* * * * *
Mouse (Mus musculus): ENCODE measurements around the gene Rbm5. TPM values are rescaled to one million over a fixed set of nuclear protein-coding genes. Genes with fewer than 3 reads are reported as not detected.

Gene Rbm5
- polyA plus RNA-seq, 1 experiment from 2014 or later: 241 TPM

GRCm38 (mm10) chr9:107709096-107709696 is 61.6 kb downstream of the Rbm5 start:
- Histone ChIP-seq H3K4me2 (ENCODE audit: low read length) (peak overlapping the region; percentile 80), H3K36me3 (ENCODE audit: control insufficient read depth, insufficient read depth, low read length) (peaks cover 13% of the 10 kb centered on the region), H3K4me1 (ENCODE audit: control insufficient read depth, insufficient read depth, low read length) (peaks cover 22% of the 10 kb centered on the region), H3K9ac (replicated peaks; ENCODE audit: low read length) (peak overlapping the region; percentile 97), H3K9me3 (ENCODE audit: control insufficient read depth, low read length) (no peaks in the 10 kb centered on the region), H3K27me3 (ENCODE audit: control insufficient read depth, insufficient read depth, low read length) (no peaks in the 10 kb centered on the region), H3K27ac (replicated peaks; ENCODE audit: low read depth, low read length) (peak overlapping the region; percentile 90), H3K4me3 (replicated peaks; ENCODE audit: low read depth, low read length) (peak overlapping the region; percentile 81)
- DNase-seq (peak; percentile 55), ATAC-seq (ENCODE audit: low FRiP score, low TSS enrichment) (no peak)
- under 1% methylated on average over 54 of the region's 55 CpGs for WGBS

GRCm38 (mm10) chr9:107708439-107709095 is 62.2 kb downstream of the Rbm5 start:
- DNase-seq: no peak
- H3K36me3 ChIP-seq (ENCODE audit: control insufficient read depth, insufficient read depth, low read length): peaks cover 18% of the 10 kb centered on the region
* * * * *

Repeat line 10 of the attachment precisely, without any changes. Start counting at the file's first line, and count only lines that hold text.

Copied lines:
- H3K36me3 ChIP-seq (ENCODE audit: control insufficient read depth, insufficient read depth, low read length): peaks cover 18% of the 10 kb centered on the region